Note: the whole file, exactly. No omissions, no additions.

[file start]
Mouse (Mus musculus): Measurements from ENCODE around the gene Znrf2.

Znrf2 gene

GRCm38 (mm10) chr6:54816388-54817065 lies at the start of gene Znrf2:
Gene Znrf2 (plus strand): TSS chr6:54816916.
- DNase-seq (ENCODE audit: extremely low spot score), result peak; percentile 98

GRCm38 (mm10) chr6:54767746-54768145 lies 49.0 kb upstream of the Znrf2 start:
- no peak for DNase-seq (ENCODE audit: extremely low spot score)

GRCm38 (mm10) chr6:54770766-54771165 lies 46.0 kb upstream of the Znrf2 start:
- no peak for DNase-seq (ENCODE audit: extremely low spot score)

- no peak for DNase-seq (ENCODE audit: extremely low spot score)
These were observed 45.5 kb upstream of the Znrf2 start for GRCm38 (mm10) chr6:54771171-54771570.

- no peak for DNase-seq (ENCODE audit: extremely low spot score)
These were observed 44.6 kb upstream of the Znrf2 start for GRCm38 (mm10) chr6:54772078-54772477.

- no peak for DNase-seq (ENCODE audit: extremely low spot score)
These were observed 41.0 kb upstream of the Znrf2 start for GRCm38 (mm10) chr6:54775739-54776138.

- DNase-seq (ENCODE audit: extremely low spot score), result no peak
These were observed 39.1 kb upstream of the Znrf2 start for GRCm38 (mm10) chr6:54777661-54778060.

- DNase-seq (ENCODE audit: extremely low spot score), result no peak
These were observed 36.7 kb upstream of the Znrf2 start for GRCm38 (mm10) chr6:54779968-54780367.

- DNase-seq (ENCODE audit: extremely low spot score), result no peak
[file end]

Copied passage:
Mouse (Mus musculus): Measurements from ENCODE around the gene Znrf2.

Znrf2 gene

GRCm38 (mm10) chr6:54816388-54817065 lies at the start of gene Znrf2:
Gene Znrf2 (plus strand): TSS chr6:54816916.
- DNase-seq (ENCODE audit: extremely low spot score), result peak; percentile 98

GRCm38 (mm10) chr6:54767746-54768145 lies 49.0 kb upstream of the Znrf2 start:
- no peak for DNase-seq (ENCODE audit: extremely low spot score)

GRCm38 (mm10) chr6:54770766-54771165 lies 46.0 kb upstream of the Znrf2 start:
- no peak for DNase-seq (ENCODE audit: extremely low spot score)

- no peak for DNase-seq (ENCODE audit: extremely low spot score)
These were observed 45.5 kb upstream of the Znrf2 start for GRCm38 (mm10) chr6:54771171-54771570.

- no peak for DNase-seq (ENCODE audit: extremely low spot score)
These were observed 44.6 kb upstream of the Znrf2 start for GRCm38 (mm10) chr6:54772078-54772477.

- no peak for DNase-seq (ENCODE audit: extremely low spot score)
These were observed 41.0 kb upstream of the Znrf2 start for GRCm38 (mm10) chr6:54775739-54776138.

- DNase-seq (ENCODE audit: extremely low spot score), result no peak
These were observed 39.1 kb upstream of the Znrf2 start for GRCm38 (mm10) chr6:54777661-54778060.

- DNase-seq (ENCODE audit: extremely low spot score), result no peak
These were observed 36.7 kb upstream of the Znrf2 start for GRCm38 (mm10) chr6:54779968-54780367.

- DNase-seq (ENCODE audit: extremely low spot score), result no peak